There is unidentified life under the polar ice cap 900 meters deep

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There is unidentified life under the polar ice cap 900 meters deep

British Antarctic Survey researchers have discovered marine life under an ice shelf in Antarctica. The important discovery took place during the drilling of the Filchner-Ronne ice shelf, 900 meters thick. A camera was lowered into the hole looking for mud on the bottom.

However, the video footage showed 16 sponges and 22 unidentified animals, possibly crustaceans. Huw Griffiths of the British Antarctic Survey said: “There are every reason why they shouldn't be there. The finding suggests that life in Antarctica's harshest environments is more adaptable and more biodiverse than we think.

It's not a graveyard that some things cling to, it's more complicated than we thought. When ice sheets collapse due to global warming, species such as those found on the boulder may not be able to adapt to rapid changes."

Saimaa seals slaughtered by intensive fishing

Global warming has damaged the habitat for seals in the Saimaa, an area around the lakes of Saimaa, in Finland, where too little snow falls by now, so female seals are forced to give birth on ice, with serious risks for their survival.

WWF said that many specimens were trapped in nets placed underwater by fishermen and drowned. Saimaa seals are at risk of extinction due to the fishing nets in which they are accidentally caught. World Wildlife Fund hopes and demands that the Finnish government make various laws to protect the habitat of the species.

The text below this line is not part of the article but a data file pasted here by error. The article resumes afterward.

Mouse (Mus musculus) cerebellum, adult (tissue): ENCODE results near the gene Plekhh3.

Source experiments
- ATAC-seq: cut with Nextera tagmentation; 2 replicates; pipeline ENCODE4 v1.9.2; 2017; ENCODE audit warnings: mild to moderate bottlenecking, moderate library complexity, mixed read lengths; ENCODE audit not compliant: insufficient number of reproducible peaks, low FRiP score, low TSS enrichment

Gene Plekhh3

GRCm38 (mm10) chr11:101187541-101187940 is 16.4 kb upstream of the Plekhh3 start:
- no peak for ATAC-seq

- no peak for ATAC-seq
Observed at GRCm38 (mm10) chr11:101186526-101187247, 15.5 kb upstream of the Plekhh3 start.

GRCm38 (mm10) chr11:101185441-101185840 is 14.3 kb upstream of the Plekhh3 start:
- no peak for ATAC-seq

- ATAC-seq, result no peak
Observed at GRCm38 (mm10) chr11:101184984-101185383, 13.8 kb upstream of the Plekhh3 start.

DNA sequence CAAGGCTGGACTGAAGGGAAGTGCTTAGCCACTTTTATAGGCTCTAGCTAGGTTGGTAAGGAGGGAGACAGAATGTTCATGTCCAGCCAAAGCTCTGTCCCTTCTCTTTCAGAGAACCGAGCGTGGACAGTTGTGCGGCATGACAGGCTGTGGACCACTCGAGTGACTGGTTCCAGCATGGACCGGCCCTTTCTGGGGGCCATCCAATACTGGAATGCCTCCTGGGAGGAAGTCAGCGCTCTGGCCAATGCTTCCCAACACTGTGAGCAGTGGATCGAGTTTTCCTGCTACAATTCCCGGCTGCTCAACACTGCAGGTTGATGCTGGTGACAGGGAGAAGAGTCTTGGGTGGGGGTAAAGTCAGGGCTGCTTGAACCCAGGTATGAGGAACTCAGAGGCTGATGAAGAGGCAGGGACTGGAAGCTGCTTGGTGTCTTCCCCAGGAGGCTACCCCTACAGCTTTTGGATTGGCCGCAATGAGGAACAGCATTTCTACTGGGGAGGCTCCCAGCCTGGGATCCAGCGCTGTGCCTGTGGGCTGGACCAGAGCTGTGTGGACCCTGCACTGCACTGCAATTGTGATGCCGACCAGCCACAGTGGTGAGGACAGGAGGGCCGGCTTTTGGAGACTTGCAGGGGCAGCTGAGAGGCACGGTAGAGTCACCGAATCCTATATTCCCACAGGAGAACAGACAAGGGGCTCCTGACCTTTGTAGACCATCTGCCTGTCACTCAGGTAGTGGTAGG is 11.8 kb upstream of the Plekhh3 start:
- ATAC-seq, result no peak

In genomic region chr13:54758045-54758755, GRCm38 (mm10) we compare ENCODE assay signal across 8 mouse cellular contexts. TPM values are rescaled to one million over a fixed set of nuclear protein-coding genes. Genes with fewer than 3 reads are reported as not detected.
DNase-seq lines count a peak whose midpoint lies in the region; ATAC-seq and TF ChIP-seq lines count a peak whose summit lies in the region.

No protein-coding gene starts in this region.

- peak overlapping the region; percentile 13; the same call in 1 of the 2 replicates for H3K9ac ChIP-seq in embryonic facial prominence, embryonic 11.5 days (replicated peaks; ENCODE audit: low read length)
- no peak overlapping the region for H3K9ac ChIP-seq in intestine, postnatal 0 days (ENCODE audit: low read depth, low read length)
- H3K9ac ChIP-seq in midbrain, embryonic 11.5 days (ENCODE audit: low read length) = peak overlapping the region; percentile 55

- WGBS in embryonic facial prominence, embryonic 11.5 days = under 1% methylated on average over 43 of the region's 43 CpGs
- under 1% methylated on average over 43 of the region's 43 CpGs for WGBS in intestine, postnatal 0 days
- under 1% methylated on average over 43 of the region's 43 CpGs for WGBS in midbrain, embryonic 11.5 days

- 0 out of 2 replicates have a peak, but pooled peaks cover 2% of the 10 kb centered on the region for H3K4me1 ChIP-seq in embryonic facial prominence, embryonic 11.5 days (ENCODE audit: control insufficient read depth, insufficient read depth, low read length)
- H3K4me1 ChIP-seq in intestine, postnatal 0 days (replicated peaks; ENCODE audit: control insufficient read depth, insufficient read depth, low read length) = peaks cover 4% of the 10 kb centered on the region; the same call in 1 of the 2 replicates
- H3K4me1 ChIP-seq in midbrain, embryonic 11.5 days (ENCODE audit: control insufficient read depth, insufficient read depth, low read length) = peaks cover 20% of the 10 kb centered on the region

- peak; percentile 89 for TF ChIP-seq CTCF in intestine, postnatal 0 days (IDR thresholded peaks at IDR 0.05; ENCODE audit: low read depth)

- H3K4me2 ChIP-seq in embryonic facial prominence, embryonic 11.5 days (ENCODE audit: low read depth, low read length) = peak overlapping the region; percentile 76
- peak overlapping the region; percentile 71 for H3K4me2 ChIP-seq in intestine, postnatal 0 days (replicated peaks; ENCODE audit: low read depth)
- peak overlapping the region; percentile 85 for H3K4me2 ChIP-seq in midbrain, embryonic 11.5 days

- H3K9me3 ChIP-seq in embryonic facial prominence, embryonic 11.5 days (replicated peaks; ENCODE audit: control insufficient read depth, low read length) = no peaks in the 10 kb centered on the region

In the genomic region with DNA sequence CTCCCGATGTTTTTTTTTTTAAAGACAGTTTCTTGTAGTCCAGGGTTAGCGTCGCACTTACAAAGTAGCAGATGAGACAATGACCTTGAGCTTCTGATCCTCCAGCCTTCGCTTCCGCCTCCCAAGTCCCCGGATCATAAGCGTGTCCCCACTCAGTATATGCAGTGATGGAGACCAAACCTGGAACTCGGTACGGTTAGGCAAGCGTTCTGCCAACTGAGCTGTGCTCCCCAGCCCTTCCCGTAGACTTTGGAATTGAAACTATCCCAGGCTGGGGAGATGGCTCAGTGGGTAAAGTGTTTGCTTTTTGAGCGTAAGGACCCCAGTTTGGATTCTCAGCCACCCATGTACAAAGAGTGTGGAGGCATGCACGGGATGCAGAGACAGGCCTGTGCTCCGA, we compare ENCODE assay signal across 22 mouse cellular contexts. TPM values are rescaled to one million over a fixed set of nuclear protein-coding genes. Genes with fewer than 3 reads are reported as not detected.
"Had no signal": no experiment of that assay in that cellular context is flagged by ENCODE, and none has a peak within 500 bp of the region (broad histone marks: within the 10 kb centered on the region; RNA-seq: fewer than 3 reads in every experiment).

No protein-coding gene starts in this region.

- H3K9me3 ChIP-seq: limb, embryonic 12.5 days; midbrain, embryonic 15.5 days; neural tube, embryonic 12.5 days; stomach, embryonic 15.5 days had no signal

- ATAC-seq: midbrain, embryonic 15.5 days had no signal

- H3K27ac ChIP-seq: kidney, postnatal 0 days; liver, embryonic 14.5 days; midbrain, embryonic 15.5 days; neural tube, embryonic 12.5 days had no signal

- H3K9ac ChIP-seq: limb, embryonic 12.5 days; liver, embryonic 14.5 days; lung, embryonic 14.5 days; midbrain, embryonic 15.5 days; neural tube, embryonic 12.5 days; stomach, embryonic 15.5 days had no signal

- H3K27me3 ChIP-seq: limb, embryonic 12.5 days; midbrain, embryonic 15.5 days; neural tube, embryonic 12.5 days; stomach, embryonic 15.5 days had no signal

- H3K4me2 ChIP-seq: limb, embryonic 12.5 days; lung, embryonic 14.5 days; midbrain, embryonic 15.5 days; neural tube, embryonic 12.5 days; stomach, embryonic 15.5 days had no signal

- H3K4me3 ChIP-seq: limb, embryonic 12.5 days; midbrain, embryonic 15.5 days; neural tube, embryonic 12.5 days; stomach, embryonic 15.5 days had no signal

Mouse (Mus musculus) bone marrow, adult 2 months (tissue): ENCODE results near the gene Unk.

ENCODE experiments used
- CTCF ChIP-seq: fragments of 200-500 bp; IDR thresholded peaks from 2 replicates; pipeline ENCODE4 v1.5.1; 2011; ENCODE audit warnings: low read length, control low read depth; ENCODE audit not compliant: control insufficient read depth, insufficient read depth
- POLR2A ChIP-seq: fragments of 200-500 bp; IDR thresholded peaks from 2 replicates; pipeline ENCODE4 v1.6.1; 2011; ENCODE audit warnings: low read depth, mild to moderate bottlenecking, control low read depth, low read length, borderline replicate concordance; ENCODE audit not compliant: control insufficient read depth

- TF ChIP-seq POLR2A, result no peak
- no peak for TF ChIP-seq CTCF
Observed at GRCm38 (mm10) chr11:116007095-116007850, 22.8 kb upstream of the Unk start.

According to estimates, the number of Saimaa seals living in the wild are just between 260 and 410. Mervi Kunnasranta of the University of Eastern Finland, said that artificial snow banks are currently being built to help animals, but it is a waste of resources because seals live there, grow and proliferate in the spring, and then fall victim to nets in the same areas, often posed by hobby fishermen.

In the month of July there was the highest number of seals trapped in nets and drowned death. It would be necessary to ban fishing from mid-April to the end of June, which is carried out with small nets and therefore not dangerous for threatened amphibian mammals, but the bill is insufficient.

It is necessary prohibit fishing of all kinds, even the smallest fish, until the end of July. The protected area intended as a nature reserve for seals should also be extended beyond the proposed 300 square kilometers.